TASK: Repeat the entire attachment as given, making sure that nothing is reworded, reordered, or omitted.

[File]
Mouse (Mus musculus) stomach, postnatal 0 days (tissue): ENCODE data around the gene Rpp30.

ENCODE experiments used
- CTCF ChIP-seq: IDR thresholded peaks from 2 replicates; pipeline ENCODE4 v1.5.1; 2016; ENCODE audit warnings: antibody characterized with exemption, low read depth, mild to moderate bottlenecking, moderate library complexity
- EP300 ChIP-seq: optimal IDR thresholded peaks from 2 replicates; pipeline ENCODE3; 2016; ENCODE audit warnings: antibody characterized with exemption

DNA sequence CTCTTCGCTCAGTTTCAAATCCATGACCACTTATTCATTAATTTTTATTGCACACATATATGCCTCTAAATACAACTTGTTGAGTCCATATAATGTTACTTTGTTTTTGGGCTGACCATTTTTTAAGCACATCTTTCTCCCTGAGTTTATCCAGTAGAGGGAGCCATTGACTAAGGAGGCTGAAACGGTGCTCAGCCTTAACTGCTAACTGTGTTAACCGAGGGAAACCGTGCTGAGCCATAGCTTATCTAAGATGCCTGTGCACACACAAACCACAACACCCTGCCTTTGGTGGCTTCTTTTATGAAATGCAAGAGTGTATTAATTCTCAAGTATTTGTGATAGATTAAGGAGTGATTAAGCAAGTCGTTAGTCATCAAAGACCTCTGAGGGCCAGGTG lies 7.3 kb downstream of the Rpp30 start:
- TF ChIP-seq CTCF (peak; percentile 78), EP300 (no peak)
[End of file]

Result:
Mouse (Mus musculus) stomach, postnatal 0 days (tissue): ENCODE data around the gene Rpp30.

ENCODE experiments used
- CTCF ChIP-seq: IDR thresholded peaks from 2 replicates; pipeline ENCODE4 v1.5.1; 2016; ENCODE audit warnings: antibody characterized with exemption, low read depth, mild to moderate bottlenecking, moderate library complexity
- EP300 ChIP-seq: optimal IDR thresholded peaks from 2 replicates; pipeline ENCODE3; 2016; ENCODE audit warnings: antibody characterized with exemption

DNA sequence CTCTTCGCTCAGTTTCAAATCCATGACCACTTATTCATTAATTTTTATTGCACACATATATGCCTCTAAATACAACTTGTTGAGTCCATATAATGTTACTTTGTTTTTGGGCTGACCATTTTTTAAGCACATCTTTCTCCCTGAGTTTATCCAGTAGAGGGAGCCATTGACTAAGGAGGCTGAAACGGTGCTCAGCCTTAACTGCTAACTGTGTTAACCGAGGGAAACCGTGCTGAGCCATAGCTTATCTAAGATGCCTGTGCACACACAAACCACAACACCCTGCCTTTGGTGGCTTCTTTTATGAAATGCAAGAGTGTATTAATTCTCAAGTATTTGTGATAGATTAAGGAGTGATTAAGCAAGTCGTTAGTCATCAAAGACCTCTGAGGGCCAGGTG lies 7.3 kb downstream of the Rpp30 start:
- TF ChIP-seq CTCF (peak; percentile 78), EP300 (no peak)